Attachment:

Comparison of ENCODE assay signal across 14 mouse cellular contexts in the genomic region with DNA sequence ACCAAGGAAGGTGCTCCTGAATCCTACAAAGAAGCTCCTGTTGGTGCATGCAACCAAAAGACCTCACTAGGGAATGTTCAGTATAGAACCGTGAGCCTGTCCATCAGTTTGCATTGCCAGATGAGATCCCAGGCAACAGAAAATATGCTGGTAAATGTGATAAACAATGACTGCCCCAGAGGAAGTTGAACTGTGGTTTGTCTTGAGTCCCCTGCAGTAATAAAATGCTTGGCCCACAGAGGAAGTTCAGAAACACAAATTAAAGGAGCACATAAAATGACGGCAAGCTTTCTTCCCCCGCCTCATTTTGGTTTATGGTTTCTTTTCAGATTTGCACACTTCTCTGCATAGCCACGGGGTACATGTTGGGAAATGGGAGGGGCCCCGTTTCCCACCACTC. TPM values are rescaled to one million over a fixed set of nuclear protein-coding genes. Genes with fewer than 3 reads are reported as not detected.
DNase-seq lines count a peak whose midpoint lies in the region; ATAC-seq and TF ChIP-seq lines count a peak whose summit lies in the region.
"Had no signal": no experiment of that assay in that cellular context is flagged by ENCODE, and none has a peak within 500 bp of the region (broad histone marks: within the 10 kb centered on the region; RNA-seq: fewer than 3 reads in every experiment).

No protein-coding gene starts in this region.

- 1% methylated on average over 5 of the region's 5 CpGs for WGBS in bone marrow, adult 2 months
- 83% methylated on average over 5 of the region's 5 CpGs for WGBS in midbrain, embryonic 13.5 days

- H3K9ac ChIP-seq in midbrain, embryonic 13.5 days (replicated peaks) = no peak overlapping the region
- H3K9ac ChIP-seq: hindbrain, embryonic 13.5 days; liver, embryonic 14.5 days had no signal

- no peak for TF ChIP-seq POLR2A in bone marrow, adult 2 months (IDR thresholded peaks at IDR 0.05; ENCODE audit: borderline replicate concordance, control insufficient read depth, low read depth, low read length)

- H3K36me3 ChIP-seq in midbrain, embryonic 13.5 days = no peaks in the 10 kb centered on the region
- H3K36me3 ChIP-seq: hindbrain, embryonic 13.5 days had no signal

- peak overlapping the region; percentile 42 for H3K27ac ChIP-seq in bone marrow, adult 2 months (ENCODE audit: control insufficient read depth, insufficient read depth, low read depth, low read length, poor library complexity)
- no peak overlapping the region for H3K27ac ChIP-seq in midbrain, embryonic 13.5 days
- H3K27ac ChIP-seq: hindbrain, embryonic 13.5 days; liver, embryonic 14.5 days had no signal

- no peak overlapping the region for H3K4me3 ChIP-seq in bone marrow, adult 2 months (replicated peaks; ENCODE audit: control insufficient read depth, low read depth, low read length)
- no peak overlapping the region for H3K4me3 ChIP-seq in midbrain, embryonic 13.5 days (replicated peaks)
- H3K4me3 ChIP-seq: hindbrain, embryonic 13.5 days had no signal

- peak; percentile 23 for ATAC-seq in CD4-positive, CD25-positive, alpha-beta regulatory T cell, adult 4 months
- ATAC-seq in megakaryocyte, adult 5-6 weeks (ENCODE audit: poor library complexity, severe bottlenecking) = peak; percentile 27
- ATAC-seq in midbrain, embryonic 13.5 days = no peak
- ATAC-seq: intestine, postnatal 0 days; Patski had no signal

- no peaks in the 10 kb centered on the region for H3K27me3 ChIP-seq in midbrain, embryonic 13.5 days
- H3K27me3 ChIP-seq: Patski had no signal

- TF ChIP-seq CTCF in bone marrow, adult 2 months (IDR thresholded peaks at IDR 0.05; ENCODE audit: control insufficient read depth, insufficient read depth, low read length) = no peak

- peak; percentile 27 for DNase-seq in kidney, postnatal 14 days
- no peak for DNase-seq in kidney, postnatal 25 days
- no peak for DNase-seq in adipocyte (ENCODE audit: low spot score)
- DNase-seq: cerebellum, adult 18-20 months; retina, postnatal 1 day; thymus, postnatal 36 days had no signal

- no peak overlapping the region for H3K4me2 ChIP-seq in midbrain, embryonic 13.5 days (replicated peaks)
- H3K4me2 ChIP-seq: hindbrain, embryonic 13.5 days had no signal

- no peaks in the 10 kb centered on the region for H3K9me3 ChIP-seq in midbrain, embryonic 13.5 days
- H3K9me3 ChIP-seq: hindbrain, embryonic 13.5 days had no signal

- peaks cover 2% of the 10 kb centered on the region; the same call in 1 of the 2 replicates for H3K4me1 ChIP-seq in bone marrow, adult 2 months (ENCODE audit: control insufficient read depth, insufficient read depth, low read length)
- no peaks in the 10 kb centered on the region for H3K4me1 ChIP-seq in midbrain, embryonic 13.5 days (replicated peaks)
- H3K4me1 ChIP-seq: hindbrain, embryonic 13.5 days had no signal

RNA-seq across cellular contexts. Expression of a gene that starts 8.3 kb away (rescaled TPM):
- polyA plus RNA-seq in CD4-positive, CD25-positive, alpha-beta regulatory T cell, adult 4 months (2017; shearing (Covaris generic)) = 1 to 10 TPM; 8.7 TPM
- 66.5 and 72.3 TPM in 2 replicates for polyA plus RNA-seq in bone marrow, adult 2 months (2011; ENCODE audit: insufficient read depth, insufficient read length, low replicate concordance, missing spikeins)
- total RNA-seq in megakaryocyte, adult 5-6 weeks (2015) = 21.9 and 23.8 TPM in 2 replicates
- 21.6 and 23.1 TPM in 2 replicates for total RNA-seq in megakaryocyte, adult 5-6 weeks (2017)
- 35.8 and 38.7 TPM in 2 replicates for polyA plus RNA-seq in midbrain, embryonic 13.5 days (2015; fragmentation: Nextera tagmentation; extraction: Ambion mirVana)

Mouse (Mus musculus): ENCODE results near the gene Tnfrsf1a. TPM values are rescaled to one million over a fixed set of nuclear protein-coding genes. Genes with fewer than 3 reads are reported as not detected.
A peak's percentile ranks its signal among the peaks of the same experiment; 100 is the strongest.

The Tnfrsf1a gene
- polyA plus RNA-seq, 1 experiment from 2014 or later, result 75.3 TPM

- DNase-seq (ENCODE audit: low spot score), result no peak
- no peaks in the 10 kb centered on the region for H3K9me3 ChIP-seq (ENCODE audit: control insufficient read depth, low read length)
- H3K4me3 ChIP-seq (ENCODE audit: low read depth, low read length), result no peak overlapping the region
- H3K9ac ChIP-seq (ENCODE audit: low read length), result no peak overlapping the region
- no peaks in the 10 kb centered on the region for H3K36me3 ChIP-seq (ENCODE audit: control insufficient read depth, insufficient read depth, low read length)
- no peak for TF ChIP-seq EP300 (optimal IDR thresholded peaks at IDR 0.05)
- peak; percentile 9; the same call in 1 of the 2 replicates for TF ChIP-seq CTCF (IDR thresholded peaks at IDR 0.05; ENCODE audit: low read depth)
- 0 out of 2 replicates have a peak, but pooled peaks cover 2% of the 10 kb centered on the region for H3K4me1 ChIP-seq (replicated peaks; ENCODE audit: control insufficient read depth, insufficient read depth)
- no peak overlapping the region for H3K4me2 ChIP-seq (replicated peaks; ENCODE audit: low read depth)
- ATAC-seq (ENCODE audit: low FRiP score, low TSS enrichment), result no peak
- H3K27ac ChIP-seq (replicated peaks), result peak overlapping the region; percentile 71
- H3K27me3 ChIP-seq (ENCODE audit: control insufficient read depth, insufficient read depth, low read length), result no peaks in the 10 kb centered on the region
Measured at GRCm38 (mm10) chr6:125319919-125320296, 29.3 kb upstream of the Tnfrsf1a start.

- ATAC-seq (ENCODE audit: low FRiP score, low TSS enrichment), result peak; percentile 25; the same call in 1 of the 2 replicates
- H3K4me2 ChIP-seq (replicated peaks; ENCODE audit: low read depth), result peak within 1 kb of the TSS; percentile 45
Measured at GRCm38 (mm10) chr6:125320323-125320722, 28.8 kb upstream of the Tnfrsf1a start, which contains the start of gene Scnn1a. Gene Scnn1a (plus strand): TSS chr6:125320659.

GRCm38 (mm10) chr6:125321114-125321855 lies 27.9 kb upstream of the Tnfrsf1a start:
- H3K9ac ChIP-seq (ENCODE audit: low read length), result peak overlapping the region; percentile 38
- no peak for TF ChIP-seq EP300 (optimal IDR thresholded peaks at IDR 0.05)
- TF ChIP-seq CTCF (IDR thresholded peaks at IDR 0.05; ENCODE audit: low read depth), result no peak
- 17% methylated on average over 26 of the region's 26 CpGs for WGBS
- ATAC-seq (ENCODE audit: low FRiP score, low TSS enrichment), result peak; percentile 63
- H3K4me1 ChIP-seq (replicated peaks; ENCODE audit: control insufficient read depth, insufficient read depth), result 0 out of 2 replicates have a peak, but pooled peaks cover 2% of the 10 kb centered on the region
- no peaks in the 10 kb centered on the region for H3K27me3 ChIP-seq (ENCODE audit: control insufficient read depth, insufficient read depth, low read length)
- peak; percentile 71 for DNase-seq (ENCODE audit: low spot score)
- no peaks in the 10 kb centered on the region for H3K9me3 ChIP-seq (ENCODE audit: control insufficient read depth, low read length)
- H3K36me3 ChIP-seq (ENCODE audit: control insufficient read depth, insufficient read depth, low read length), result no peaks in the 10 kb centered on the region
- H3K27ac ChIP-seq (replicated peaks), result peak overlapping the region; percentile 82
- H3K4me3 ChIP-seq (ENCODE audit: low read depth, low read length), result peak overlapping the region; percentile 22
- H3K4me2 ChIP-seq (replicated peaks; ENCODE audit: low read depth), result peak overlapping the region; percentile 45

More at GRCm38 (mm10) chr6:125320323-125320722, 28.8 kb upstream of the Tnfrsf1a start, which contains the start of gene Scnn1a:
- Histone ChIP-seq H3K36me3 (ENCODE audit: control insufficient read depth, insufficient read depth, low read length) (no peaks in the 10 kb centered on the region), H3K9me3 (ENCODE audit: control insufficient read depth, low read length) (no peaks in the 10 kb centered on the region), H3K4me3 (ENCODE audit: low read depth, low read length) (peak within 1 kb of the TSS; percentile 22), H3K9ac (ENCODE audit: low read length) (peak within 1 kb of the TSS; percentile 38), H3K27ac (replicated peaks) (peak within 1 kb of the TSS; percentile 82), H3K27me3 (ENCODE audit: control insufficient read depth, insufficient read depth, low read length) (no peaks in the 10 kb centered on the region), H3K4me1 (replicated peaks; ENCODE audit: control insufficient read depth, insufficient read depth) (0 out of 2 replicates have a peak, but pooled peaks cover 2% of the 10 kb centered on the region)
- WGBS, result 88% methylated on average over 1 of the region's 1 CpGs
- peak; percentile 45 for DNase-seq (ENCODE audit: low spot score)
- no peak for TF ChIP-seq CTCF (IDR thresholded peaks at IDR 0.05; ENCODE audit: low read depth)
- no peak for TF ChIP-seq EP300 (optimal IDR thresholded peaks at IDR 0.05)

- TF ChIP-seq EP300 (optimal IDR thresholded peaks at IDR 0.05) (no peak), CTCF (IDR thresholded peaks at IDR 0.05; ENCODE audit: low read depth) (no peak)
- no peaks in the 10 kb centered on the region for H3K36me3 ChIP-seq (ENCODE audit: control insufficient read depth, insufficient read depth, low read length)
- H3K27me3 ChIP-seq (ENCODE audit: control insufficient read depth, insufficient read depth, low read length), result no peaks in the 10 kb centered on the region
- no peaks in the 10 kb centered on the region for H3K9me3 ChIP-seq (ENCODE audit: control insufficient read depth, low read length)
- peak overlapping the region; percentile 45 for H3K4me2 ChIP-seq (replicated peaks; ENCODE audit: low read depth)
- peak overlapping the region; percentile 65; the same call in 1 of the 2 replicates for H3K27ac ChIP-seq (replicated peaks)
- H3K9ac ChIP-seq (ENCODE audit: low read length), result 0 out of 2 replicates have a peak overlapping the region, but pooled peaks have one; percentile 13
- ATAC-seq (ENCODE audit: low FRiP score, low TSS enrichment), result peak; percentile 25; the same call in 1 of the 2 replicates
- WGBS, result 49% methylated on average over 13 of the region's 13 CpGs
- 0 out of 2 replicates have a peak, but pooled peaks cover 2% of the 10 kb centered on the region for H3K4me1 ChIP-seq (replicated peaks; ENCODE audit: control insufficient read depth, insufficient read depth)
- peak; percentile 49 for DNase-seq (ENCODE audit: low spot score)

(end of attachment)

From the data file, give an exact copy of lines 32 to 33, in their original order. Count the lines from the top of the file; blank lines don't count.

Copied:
- H3K9me3 ChIP-seq: hindbrain, embryonic 13.5 days had no signal

- peaks cover 2% of the 10 kb centered on the region; the same call in 1 of the 2 replicates for H3K4me1 ChIP-seq in bone marrow, adult 2 months (ENCODE audit: control insufficient read depth, insufficient read depth, low read length)